Monday, November 14, 2011

Getting Along

About two weeks have passed since I made this goal of flipping my Calculus classroom. We needed to acquire some new hardware and software, and then of course we needed everything to connect together. Let us just say, things were not getting along for a while. My old computer did not like Camtasia, and while my new computer did like Camtasia-as did I- my smartboard did not like my new computer. With the efforts and time of our great technology crew here, all things are getting along now, and I am up and running.

The hardware I am using includes a Starboard smartboard, my new computer with a larger processor, and a Flipvideo camera. I use PowerPoints to structure my presentations and then the program Camtasia to edit and produce the lessons.
I have done three sections so far using the flipped classroom approach. The conditions up until this point were not the best for creating these flipped videos. If anyone views my videos at ,  I blame the shaky and blurry footage on my inexperienced and incompetent camera lady (me). She is still working on her skills and techniques for making videos, but I can promise you she is improving.
 I will say I am not proud of the products I have created so far. They will NOT be the videos I would use again if/when I do this for next year. They are in no means the polished, clever, perfect productions I envisioned. I was using an older computer and a trial run of Camtasia at the time.

I do want to put it out there that flipping a classroom is not an easy task. The time it takes has been a lot more that I had thought it would be. Youtube does limit videos to under 15 minutes for users like me. At first I thought this was something I needed to try to conquer, but I do think a 15 minute video of vocabulary and concepts and a 15 minute video on working out examples is a good structure for my kids. They appreciate the efficient and not too talky videos. Ironically, but not surprisingly when you think about it, it takes a lot more time to make a shorter video.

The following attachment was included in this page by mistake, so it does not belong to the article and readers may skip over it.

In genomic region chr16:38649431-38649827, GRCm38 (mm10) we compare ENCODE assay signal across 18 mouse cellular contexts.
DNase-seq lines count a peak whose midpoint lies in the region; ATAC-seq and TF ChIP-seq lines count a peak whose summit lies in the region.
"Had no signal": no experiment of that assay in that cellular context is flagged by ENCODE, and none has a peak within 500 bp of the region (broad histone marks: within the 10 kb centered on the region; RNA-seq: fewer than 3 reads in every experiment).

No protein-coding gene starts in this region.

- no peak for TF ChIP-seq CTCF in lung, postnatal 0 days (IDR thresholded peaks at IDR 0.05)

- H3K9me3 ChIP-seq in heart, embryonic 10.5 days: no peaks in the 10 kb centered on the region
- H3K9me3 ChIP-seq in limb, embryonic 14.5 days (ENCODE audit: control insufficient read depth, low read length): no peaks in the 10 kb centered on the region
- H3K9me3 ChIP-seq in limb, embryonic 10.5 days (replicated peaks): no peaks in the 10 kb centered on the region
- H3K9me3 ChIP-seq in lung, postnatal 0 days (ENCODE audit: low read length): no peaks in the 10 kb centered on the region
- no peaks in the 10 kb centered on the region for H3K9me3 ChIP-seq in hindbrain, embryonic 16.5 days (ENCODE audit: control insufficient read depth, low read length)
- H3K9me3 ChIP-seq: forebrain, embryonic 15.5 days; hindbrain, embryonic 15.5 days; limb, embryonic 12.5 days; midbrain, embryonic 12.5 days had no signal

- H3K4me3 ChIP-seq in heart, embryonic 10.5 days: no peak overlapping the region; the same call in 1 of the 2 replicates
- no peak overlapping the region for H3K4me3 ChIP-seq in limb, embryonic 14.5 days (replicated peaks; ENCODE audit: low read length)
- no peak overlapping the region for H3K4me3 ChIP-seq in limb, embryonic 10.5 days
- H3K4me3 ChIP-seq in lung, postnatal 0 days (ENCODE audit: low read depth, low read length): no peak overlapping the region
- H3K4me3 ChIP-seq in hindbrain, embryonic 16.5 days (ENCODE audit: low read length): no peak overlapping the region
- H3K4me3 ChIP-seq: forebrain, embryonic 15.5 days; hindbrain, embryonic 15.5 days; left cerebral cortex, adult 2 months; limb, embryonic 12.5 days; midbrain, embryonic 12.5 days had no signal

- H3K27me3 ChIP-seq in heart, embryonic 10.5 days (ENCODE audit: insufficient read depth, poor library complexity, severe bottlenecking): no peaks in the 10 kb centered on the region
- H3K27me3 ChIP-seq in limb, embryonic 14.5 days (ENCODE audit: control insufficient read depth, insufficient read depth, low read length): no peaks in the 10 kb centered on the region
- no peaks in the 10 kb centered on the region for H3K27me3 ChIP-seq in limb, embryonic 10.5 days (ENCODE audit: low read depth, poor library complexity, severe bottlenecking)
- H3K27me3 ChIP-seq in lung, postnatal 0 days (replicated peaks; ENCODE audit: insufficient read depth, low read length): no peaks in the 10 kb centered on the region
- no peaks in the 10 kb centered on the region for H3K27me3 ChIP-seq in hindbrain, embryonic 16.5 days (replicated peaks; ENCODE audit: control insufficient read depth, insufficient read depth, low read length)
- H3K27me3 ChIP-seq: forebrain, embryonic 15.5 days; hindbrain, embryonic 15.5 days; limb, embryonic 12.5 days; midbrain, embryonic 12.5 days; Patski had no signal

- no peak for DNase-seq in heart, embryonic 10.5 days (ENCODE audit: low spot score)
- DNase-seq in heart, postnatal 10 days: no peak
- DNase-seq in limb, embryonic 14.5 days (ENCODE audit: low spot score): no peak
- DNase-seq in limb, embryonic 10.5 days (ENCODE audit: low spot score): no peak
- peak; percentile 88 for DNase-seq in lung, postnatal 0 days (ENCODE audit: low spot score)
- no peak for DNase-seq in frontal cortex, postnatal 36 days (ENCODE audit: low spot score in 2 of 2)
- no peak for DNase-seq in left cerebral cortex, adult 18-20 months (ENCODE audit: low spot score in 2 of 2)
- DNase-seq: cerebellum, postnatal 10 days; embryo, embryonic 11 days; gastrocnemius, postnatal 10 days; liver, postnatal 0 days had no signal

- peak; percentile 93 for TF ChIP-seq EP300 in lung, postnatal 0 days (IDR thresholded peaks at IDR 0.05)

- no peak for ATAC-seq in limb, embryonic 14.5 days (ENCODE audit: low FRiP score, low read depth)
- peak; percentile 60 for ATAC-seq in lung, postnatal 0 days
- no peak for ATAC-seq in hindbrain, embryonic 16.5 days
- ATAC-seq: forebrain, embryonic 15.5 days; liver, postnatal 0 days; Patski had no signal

Another thing I am finding is that to keep my students engaged, it takes a whole different style and technique to teach through a video medium- especially right now since my creations are very “monomedium.”  I would compare it to writing effective essays versus giving effective speeches; these mediums are received differently and so they need to be delivered differently. I am still working on finding how to deliver videos that will be effective and not just boring and hard for my students to learn from. I do know I need to work on bringing in more resources/mediums. I also need to work on bringing in conceptual thinking and UbD techniques.

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